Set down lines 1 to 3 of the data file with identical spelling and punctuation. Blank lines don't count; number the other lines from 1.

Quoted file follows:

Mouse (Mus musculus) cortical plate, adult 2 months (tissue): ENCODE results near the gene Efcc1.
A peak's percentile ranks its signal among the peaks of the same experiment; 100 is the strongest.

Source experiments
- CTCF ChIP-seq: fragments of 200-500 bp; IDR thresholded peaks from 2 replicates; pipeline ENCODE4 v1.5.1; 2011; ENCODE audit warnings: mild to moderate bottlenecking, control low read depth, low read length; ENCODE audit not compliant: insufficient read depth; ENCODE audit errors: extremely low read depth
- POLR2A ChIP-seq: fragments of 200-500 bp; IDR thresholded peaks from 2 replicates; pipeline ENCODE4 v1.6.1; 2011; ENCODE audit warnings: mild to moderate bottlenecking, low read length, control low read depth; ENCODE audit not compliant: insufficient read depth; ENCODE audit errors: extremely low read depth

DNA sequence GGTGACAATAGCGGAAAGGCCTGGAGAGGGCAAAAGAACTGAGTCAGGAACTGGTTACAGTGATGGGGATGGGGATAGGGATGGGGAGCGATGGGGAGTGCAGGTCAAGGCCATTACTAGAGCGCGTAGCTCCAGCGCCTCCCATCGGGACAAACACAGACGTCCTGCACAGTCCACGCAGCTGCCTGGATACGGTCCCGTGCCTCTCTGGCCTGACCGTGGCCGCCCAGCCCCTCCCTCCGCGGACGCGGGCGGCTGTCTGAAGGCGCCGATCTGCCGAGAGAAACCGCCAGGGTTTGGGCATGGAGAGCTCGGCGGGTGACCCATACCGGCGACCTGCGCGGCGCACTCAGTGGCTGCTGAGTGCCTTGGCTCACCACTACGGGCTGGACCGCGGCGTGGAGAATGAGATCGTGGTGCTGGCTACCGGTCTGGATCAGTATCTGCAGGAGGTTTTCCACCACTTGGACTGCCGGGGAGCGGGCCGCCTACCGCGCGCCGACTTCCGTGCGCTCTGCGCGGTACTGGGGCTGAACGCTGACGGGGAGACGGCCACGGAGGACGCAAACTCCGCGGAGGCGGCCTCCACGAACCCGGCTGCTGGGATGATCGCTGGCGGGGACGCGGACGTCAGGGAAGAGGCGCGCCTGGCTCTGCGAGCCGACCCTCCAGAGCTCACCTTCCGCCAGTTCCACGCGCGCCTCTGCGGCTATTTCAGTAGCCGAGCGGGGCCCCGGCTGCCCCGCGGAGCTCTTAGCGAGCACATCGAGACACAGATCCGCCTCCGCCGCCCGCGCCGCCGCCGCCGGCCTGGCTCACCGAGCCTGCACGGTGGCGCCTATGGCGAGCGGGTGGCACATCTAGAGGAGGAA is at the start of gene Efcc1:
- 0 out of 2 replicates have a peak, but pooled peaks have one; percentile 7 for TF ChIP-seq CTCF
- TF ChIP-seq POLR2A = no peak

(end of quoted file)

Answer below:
Mouse (Mus musculus) cortical plate, adult 2 months (tissue): ENCODE results near the gene Efcc1.
A peak's percentile ranks its signal among the peaks of the same experiment; 100 is the strongest.

Source experiments